Tuesday, October 30, 2007

Halloween and Judgment

After Kindergarten yesterday, we were allowing the kids to play outside as some of us moms discussed different topics yesterday. One topic, in particular, was trick or treating. There are definitely different views about this activity. One is that Halloween is a pagan holiday and therefore, Christians should not participate at all. Another I witnessed last night as I drove through one neighborhood all decked out with ghosts and goblins, lights and tombstones. Still, there are others that just participate without much thought given to the matter.

One of the moms was discussing how her daughter was informed that she was “bad” by another little girlfriend because their family chooses to participate in Halloween. This mom was clearly offended by this and to be honest, I don’t blame her. We are so busy living our “righteous” lives that we don’t take the time to think about the feelings of others. Judgment is quickly offered about everything for everyone. Naturally, we pass that on to our children. They learn to pass judgment at an early age. Rarely do we give the benefit of the doubt.

I grew up passing judgment quickly on many occasions. I can still vividly recall numerous accounts where my “high and mighty” attitude came before the feelings of others. I even informed my own father that he wasn't doing Christmas right because he didn't ritually read us the Christmas Story. It is a mind state I am still working hard to change.

When we hold to a belief in our family, I want our reasons to honor God as well as our actions. I want our children to learn to always give the benefit of the doubt. Extending grace is an action that is learned. God taught us through His actions and we must do the same for our children.

Do we personally celebrate Halloween? We do our best to focus on the harvest that carries through to Thanksgiving. Do we allow our girls to trick-or-treat? I think there are more opportunities to extend grace by participating than by withdrawing. We simply tell them that some people like to make Halloween scary. We don’t. We just like to have fun. (Honestly, I personally just avoid the fright at all costs. It just comes to close to our world’s reality for me. Besides, I still have trouble taking showers at motels! Psycho.)

Let me clarify that I think it is just fine if your family decides to abstain from this celebration of Halloween. To be honest, I revisit the matter every year. I just think it is important to make sure we aren’t raising little judgment passers. I know it is something I fight against daily in my own mind and heart. Judgment is God’s business; not mine. I simply don’t qualify to pass judgment on others.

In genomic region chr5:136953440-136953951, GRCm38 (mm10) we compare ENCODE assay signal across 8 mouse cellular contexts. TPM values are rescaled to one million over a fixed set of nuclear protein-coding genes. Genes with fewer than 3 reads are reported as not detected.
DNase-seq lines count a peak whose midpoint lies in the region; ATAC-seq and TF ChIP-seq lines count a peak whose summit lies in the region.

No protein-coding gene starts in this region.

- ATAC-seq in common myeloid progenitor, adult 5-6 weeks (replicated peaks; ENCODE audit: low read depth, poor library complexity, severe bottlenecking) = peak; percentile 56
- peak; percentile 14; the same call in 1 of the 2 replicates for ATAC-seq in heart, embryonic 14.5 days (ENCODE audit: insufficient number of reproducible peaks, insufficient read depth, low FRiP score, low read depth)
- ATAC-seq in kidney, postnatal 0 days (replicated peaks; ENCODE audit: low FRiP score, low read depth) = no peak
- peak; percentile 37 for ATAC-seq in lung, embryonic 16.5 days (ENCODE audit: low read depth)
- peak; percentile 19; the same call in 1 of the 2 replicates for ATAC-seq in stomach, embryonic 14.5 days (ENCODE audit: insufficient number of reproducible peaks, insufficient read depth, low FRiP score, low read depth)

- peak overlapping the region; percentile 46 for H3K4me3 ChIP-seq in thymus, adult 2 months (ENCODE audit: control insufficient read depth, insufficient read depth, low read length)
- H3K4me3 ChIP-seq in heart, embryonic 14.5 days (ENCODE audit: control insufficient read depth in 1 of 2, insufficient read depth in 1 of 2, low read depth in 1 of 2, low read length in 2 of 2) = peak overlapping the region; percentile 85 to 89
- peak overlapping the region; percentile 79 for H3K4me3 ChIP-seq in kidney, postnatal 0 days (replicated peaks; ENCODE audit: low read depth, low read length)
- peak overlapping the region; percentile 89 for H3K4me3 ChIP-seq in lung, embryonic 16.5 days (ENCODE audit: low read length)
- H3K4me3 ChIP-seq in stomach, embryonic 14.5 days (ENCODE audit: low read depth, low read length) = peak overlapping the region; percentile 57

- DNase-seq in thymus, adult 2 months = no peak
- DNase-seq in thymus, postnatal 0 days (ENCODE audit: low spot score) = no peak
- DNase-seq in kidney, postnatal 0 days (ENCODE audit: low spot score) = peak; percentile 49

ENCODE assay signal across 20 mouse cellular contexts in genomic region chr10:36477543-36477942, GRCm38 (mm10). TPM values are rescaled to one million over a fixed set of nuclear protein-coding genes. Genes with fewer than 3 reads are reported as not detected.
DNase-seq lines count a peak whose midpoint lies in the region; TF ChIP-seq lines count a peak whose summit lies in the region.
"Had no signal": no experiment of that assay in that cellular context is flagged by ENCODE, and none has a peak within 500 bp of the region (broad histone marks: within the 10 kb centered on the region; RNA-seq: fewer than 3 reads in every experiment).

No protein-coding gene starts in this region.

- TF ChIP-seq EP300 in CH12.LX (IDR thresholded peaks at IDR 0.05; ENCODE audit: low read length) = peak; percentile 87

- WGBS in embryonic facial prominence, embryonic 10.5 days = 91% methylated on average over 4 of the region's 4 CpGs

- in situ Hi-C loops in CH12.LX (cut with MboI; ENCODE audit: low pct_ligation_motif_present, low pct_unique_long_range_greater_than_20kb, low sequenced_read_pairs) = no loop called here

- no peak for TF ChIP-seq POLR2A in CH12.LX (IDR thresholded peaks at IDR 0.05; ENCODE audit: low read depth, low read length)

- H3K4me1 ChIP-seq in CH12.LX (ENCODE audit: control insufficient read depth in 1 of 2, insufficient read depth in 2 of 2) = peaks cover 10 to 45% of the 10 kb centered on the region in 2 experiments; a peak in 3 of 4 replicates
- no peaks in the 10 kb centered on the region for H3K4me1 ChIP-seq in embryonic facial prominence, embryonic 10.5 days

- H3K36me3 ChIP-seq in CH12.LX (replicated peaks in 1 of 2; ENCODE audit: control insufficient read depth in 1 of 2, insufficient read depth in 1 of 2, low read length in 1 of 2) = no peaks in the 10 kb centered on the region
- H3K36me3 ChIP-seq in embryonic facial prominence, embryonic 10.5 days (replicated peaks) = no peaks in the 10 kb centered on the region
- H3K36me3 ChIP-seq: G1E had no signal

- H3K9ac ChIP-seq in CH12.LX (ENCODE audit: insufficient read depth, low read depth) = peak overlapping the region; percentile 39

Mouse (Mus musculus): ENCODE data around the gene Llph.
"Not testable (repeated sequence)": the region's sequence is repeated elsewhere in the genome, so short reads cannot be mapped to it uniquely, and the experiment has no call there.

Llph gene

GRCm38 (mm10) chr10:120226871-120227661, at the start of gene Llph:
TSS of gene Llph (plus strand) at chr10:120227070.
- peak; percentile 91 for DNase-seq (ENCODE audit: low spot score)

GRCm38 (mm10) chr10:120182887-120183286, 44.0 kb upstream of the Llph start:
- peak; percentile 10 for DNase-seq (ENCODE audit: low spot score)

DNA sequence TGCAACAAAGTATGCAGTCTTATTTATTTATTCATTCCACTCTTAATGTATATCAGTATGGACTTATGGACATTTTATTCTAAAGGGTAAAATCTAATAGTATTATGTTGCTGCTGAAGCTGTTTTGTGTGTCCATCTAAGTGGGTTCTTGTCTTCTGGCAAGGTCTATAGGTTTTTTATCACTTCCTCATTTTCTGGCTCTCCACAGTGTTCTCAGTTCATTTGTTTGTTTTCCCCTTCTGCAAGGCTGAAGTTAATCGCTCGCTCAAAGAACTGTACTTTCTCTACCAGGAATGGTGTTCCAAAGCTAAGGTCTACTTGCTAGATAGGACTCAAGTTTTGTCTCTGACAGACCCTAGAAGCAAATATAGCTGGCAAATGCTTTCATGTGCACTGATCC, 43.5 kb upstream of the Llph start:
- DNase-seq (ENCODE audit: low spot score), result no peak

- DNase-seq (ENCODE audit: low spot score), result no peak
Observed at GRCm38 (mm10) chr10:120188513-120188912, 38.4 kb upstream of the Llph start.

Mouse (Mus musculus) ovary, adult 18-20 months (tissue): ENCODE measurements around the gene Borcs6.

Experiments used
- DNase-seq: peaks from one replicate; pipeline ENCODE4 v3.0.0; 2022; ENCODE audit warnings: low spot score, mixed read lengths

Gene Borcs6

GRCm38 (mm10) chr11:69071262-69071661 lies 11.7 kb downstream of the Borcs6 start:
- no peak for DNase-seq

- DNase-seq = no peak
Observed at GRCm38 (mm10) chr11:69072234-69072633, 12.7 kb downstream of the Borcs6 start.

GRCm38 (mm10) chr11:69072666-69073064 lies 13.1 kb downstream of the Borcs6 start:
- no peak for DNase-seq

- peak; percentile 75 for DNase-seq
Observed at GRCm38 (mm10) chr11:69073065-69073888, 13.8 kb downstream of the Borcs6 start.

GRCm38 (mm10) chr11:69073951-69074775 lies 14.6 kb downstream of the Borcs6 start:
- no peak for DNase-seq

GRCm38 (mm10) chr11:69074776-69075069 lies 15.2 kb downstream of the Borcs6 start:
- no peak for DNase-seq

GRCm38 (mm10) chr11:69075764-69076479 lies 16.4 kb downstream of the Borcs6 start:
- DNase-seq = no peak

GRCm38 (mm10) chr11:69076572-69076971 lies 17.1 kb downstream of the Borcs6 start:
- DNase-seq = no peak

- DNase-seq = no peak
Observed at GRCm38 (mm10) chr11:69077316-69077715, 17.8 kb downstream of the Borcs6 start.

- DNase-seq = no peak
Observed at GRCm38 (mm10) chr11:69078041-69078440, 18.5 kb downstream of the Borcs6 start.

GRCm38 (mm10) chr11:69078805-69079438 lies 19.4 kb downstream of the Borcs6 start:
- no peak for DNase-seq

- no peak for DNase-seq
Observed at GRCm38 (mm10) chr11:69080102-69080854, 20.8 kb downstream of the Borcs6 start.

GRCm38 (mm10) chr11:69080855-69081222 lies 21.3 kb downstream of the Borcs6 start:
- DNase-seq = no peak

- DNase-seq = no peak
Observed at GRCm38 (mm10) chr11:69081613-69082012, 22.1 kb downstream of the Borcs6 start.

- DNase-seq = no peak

“Do not judge, or you too will be judged. For in the same way you judge others, you will be judged, and with the measure you use, it will be measured to you. Why do you look at the speck of sawdust in your brother’s eye and pay no attention to the plank in your own eye? How can you say to your brother, ‘Let me take the speck out of your eye’, when all the time there is a plank in your own eye? You hypocrite, first take the plank out of your own eye, and then you will see clearly to remove the speck from your brother’s eye.” – Matthew 7

3 comments:

  1. I just finished writing a post on this topic to be released later tonight. I then went to Google Reader and read this post. Tristi, all I can say is "Amen." How is it virtuous or helpful to make a lost person feel condemned because they let their kids collect candy? We just don't get it! As a Christ-follower, I want to be known as the house on the street that gives out the best treats!

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  2. Great post - love the thought you put into it. Susan and I have had a similar journey in dealing with this topic and have reached the same conclusion you have.

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  3. I read about your journey, John, on Dennis' blog. Very inspiring. Yet, I still have to question a holiday where we take our kids to walk the neighborhood to beg for candy and then gorge for days! Even so, it seems the positive of participating outweighs the negative. I even received one comment from an elderly man that my kids are nice. He said he liked that. Not sure what children he had at his door before us but glad mine were well-behaved in the moment.

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